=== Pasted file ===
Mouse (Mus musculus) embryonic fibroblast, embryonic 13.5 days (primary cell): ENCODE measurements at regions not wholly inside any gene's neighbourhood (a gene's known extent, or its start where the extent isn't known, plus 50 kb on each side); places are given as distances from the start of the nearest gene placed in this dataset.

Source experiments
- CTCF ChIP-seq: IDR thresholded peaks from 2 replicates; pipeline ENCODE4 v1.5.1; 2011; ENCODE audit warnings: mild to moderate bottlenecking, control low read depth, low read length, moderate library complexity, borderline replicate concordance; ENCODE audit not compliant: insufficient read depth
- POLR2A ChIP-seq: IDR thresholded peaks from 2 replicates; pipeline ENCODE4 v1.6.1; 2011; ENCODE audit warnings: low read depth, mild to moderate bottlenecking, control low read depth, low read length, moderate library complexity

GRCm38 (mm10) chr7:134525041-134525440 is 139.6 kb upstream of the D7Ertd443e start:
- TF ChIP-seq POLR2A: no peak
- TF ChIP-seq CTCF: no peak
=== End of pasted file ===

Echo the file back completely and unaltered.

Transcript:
Mouse (Mus musculus) embryonic fibroblast, embryonic 13.5 days (primary cell): ENCODE measurements at regions not wholly inside any gene's neighbourhood (a gene's known extent, or its start where the extent isn't known, plus 50 kb on each side); places are given as distances from the start of the nearest gene placed in this dataset.

Source experiments
- CTCF ChIP-seq: IDR thresholded peaks from 2 replicates; pipeline ENCODE4 v1.5.1; 2011; ENCODE audit warnings: mild to moderate bottlenecking, control low read depth, low read length, moderate library complexity, borderline replicate concordance; ENCODE audit not compliant: insufficient read depth
- POLR2A ChIP-seq: IDR thresholded peaks from 2 replicates; pipeline ENCODE4 v1.6.1; 2011; ENCODE audit warnings: low read depth, mild to moderate bottlenecking, control low read depth, low read length, moderate library complexity

GRCm38 (mm10) chr7:134525041-134525440 is 139.6 kb upstream of the D7Ertd443e start:
- TF ChIP-seq POLR2A: no peak
- TF ChIP-seq CTCF: no peak